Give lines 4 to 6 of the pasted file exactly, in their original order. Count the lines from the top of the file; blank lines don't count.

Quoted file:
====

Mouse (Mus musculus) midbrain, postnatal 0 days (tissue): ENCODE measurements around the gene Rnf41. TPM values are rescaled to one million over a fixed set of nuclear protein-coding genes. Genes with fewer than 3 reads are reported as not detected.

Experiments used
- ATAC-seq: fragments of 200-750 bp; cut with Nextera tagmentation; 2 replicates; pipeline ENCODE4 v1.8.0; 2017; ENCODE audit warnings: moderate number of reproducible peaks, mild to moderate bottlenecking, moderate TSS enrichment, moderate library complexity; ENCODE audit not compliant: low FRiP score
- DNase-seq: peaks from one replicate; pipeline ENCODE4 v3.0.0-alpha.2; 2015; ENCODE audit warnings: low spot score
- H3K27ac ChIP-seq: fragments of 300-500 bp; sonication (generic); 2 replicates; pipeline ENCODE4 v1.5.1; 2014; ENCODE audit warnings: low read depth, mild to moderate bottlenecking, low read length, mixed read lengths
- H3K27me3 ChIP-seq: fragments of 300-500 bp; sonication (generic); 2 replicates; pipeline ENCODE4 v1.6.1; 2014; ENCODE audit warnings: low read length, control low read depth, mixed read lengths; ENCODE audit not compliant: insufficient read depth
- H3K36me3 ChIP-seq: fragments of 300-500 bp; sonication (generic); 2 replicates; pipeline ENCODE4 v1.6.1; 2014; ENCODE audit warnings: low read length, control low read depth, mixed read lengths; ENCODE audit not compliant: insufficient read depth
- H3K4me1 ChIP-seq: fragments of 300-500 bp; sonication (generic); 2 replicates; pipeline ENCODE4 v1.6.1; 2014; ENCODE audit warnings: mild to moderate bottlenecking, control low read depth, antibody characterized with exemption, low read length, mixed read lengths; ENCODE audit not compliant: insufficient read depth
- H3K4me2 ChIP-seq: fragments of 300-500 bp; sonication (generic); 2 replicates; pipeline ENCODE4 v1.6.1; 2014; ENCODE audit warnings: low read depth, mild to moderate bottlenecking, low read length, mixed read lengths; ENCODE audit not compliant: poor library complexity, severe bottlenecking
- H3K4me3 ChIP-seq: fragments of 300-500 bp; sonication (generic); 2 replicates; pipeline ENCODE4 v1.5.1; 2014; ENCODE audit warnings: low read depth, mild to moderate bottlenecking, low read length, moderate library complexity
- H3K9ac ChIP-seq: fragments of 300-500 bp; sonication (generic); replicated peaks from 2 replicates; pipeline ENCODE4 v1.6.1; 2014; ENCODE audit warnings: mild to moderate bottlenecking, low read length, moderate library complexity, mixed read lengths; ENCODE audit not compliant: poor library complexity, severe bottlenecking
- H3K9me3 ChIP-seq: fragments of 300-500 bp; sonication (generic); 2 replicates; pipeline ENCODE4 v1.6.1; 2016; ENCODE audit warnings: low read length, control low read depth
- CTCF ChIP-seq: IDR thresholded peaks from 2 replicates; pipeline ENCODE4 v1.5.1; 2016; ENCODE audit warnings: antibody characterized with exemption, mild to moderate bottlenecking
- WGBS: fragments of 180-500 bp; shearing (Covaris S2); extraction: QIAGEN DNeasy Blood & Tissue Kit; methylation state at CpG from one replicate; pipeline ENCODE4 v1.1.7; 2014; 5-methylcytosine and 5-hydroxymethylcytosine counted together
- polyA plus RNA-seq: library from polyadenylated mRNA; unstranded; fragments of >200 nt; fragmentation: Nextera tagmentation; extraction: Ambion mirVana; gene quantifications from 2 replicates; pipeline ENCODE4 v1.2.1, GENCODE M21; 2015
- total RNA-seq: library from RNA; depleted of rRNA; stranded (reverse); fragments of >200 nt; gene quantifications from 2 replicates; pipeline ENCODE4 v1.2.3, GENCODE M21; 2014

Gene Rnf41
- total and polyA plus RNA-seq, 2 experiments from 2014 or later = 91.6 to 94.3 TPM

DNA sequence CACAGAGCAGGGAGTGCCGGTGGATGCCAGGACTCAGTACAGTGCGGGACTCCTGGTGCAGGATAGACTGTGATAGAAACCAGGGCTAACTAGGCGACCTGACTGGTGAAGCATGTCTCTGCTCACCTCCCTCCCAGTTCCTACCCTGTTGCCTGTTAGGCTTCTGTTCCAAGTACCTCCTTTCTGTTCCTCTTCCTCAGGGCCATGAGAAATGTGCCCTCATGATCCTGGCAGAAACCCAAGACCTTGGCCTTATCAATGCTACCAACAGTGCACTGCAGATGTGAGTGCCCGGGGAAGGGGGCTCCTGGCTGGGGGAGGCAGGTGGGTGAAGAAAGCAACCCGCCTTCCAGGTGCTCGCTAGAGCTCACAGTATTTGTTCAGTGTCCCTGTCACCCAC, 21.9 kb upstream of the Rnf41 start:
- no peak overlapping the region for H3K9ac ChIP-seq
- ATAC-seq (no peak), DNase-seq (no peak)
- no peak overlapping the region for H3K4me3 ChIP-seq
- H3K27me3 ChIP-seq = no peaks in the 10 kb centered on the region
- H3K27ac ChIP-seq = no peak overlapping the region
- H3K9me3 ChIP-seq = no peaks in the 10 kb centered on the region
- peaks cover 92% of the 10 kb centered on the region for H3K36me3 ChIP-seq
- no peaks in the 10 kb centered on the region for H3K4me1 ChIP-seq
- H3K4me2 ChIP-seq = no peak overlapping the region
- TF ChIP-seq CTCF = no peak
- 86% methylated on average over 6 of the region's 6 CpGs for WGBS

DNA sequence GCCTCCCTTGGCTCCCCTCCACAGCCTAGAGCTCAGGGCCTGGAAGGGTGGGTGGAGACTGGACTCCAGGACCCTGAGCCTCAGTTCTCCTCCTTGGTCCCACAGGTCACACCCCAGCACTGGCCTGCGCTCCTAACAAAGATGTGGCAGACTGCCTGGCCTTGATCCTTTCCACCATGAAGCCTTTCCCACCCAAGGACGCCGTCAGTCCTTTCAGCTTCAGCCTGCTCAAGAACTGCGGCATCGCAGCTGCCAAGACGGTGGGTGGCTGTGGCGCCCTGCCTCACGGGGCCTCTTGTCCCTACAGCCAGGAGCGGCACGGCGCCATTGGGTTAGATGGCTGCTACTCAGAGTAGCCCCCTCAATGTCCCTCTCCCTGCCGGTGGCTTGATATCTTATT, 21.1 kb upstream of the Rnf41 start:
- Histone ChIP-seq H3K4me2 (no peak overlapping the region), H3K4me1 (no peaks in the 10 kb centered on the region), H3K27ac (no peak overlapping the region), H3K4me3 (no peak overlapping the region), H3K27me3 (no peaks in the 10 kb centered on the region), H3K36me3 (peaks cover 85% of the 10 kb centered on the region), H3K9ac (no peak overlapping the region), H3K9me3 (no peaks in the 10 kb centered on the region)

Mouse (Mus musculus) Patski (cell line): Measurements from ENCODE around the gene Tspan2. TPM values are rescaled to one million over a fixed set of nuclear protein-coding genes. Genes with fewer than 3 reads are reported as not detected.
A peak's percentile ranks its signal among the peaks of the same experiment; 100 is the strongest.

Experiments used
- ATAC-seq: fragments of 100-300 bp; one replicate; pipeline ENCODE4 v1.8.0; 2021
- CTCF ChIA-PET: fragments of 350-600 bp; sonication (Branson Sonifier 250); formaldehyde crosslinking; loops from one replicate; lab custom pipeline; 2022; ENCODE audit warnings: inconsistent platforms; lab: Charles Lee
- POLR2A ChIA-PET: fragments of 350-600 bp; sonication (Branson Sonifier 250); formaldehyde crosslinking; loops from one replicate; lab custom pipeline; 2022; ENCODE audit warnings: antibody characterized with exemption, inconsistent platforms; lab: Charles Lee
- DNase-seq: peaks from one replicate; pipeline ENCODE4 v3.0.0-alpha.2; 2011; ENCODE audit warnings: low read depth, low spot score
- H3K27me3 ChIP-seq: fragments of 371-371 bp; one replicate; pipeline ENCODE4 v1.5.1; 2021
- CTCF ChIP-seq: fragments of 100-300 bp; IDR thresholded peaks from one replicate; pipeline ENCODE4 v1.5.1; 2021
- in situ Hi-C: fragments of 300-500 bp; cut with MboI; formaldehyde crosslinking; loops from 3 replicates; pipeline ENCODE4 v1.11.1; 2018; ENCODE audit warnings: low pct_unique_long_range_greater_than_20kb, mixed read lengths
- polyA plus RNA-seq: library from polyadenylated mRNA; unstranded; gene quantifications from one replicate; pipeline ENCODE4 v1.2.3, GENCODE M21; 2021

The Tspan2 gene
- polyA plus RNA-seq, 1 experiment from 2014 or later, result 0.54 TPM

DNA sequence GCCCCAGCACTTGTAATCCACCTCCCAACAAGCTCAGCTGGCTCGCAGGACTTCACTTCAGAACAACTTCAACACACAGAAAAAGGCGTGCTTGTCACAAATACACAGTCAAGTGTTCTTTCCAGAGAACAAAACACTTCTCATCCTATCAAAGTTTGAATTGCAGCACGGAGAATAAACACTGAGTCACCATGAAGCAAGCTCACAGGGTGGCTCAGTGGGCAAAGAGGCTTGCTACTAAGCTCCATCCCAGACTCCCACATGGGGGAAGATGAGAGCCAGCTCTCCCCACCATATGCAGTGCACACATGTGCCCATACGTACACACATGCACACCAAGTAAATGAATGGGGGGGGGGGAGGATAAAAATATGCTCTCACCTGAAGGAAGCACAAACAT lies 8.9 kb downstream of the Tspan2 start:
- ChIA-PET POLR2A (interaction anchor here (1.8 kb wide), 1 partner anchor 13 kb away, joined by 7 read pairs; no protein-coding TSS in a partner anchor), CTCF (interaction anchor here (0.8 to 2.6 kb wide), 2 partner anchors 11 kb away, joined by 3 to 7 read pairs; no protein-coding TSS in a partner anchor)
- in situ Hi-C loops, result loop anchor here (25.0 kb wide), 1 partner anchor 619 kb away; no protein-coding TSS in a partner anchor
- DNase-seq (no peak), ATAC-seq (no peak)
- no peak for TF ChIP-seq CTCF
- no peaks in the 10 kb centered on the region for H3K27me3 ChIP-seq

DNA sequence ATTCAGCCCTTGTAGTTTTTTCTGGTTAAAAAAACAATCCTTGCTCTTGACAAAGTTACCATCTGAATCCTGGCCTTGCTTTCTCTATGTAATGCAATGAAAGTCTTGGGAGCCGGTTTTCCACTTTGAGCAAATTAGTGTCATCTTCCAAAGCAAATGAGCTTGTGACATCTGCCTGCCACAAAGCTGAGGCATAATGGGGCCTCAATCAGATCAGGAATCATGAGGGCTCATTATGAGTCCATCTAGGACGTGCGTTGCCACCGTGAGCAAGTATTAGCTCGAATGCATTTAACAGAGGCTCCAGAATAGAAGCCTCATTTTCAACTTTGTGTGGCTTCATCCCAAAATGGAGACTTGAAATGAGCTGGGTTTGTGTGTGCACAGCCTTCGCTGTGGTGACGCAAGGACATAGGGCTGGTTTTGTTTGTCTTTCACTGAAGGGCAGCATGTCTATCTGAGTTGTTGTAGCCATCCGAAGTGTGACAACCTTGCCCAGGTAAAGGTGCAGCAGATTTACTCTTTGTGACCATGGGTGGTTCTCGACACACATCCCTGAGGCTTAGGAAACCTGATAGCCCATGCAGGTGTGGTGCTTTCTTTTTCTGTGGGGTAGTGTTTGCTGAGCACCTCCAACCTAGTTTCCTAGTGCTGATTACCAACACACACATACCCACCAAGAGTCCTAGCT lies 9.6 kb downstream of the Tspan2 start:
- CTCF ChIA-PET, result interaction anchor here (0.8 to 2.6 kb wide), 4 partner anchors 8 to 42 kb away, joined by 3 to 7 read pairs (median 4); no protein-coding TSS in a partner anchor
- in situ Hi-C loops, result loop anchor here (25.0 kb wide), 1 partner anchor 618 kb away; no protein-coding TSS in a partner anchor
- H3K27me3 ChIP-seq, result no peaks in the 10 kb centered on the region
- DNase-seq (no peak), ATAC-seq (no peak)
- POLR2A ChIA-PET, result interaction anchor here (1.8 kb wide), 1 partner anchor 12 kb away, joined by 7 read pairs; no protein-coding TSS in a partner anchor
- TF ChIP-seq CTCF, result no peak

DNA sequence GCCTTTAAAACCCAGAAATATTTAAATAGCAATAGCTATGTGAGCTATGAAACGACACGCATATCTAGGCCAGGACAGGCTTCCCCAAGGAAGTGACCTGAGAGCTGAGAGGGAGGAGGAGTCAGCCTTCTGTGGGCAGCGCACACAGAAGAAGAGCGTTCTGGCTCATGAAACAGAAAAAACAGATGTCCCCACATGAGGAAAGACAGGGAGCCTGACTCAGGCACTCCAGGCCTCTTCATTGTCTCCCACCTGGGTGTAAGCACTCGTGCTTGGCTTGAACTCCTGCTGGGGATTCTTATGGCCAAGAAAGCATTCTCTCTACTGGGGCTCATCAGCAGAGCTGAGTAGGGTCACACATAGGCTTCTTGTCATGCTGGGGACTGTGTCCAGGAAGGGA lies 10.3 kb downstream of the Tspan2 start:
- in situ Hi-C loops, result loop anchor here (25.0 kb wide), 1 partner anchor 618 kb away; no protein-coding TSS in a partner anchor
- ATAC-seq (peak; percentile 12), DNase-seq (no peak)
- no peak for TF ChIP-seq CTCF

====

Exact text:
- DNase-seq: peaks from one replicate; pipeline ENCODE4 v3.0.0-alpha.2; 2015; ENCODE audit warnings: low spot score
- H3K27ac ChIP-seq: fragments of 300-500 bp; sonication (generic); 2 replicates; pipeline ENCODE4 v1.5.1; 2014; ENCODE audit warnings: low read depth, mild to moderate bottlenecking, low read length, mixed read lengths
- H3K27me3 ChIP-seq: fragments of 300-500 bp; sonication (generic); 2 replicates; pipeline ENCODE4 v1.6.1; 2014; ENCODE audit warnings: low read length, control low read depth, mixed read lengths; ENCODE audit not compliant: insufficient read depth